Wednesday, July 1, 2009

Small Towns Can Be Deadly

Sandra Parshall

Agatha Christie didn’t have a lot in common with Grace Metalious of Peyton Place fame, but both ladies understood one thing well: the placid surface of a small community can hide some wickedly entertaining secrets. Christie ensured her own immortality by adding murder to this eternally intriguing milieu.

We may joke about Cabot Cove syndrome – an astronomically high murder rate in a tiny community such as Jessica Fletcher’s home in the Murder, She Wrote series – but readers are more than willing to suspend disbelief in exchange for likable characters, an appealing setting, and lots of juicy small town secrets.

“If I had to choose a favorite sub-category in the mystery field, it would have to be sm
all town mysteries,” DorothyL regular Kaye Barley told me. “I get completely caught up in the intricacies, entanglements, and complexities that exist under the surface in simple, small town living. And if it happens to be a small town in the south -- oh my, that can only ratchet things up. I'm a complete push-over for eccentric southern characters found in small town mystery novels.”

The village has always been a favored site for British mysteries, and M.C. Beaton and others continue that tradition, but U.S. and Canadian cozy writers are probably more successful at making readers fall in love with their settings.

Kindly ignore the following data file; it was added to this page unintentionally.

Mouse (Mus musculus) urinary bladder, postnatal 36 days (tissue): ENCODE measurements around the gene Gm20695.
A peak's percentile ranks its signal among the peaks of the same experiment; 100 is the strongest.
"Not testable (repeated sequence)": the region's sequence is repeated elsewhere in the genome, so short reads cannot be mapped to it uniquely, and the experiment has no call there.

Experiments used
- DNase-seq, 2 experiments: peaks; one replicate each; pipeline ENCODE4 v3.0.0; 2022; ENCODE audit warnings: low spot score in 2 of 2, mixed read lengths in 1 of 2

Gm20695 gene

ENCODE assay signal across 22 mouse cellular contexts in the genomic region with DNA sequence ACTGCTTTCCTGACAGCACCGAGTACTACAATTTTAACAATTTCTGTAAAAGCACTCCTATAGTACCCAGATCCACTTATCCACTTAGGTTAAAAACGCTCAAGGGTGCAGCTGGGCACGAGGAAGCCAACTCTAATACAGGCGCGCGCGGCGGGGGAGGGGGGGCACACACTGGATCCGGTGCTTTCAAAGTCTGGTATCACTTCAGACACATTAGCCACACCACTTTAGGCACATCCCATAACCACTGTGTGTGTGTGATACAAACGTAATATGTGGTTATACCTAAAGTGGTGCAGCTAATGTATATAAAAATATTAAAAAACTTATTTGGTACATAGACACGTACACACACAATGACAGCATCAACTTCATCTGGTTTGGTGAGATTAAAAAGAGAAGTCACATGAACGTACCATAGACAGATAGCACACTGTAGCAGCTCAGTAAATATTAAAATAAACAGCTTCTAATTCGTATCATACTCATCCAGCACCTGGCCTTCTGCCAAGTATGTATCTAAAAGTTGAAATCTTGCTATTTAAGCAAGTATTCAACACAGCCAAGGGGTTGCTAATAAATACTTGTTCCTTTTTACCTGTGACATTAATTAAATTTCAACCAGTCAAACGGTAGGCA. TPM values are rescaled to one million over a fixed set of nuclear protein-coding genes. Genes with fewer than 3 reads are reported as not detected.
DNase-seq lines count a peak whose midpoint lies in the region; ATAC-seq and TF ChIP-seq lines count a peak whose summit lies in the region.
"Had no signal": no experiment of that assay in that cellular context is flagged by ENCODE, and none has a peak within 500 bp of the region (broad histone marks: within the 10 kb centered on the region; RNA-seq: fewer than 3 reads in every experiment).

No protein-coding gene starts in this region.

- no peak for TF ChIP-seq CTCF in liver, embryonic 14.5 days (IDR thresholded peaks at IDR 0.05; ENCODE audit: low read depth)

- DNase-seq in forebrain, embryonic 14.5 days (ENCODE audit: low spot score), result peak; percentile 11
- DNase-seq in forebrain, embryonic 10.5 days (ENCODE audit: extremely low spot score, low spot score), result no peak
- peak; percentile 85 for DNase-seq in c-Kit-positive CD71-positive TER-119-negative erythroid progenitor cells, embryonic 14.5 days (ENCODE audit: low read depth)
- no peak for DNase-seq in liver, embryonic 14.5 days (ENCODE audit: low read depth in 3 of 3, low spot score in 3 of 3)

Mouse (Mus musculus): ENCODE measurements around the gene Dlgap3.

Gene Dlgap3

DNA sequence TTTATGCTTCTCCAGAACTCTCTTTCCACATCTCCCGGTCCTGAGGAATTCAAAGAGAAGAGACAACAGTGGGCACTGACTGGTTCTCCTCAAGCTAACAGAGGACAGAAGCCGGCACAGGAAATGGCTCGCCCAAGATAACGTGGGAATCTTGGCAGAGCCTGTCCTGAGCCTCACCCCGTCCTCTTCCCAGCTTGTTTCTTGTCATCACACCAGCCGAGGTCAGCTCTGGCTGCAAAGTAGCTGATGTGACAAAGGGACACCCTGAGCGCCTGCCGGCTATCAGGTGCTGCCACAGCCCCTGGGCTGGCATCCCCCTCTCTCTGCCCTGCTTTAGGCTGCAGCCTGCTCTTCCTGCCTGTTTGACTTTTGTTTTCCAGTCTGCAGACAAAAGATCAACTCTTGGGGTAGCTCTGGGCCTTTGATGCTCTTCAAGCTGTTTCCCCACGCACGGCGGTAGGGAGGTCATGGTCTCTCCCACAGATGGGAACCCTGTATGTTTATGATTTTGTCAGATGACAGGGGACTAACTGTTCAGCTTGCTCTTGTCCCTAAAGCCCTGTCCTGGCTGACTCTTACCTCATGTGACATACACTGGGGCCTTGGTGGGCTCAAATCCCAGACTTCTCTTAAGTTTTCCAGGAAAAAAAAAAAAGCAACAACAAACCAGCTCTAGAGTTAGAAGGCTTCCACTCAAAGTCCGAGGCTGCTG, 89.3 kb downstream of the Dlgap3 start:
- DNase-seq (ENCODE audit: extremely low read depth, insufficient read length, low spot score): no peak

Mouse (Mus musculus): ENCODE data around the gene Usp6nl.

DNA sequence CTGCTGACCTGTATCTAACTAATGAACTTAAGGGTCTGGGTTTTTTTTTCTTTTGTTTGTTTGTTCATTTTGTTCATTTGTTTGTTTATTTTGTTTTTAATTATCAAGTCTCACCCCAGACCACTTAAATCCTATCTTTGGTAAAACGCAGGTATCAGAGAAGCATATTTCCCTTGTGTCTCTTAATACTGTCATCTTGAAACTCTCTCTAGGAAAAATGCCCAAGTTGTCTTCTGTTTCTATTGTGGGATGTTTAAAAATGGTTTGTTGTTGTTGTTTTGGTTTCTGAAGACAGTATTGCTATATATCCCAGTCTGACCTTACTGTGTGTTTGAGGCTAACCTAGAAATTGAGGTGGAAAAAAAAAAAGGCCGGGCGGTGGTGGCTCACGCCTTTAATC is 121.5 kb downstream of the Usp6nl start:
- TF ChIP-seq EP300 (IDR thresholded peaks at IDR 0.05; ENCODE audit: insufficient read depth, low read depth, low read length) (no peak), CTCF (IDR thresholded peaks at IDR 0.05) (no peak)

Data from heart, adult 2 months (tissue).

From coast to coast, North America is dotted with tiny fictional communities so charming that readers long to set up residence despite the crime rate. “If I thought for one minute that this place really existed,” a reviewer wrote of Louise Penny’s Three Pines, Quebec, “I’d be packing the car.”

Most small towns in mysteries are invented, but writers inevitably draw on their fond memories of actual places. "I've set the Orchard Mysteries in a small town that is based on a real one I know, although I take liberties with some details like where the highway is," says Sheila Connolly, whose protagonist winds up in rural Maine after she inherits an apple orchard. "Using this place helps me visualize the story, but I chose it primarily because it is a classic New England town (a town green, big white church, old houses), and the town itself plays a major ongoing role in the books. Now I'm having fun populating the place, a few characters at a time. This parallels my newcomer heroine's process of getting acquainted with her neighbors. So far I haven't created any evil residents--in fact, the ‘real’ police chief wrote me to say he was flattered by my depiction."

Lorna Barrett, author of the New Hampshire-based Booktown Mysteries with a bookseller protagonist, has also consciously created a setting th
at readers will find welcoming and soothing, even in the middle of a murder investigation. “My little village of Stoneham is like a character itself,” Lorna says. “From its brick storefronts to its little park with gazebo, it’s a throwback to better times.”